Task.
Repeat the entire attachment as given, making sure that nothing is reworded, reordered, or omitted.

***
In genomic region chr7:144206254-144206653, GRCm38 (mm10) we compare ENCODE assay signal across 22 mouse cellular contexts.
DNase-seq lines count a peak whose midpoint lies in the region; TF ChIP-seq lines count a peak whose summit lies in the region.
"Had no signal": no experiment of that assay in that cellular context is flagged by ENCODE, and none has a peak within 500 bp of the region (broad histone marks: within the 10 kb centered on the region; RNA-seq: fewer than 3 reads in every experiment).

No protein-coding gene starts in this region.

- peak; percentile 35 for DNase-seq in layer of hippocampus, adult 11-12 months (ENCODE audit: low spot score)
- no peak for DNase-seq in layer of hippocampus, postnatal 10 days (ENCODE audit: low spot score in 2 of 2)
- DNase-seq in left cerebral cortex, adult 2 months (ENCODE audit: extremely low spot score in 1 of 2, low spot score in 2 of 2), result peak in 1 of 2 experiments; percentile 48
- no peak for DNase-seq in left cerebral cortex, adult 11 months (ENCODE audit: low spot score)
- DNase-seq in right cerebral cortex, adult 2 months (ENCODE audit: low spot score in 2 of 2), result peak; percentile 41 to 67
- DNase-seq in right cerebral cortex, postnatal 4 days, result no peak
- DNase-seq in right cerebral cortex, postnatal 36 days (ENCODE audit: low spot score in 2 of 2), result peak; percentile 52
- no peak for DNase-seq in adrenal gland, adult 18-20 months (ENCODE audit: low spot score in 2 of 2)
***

In genomic region chr7:144206254-144206653, GRCm38 (mm10) we compare ENCODE assay signal across 22 mouse cellular contexts.
DNase-seq lines count a peak whose midpoint lies in the region; TF ChIP-seq lines count a peak whose summit lies in the region.
"Had no signal": no experiment of that assay in that cellular context is flagged by ENCODE, and none has a peak within 500 bp of the region (broad histone marks: within the 10 kb centered on the region; RNA-seq: fewer than 3 reads in every experiment).

No protein-coding gene starts in this region.

- peak; percentile 35 for DNase-seq in layer of hippocampus, adult 11-12 months (ENCODE audit: low spot score)
- no peak for DNase-seq in layer of hippocampus, postnatal 10 days (ENCODE audit: low spot score in 2 of 2)
- DNase-seq in left cerebral cortex, adult 2 months (ENCODE audit: extremely low spot score in 1 of 2, low spot score in 2 of 2), result peak in 1 of 2 experiments; percentile 48
- no peak for DNase-seq in left cerebral cortex, adult 11 months (ENCODE audit: low spot score)
- DNase-seq in right cerebral cortex, adult 2 months (ENCODE audit: low spot score in 2 of 2), result peak; percentile 41 to 67
- DNase-seq in right cerebral cortex, postnatal 4 days, result no peak
- DNase-seq in right cerebral cortex, postnatal 36 days (ENCODE audit: low spot score in 2 of 2), result peak; percentile 52
- no peak for DNase-seq in adrenal gland, adult 18-20 months (ENCODE audit: low spot score in 2 of 2)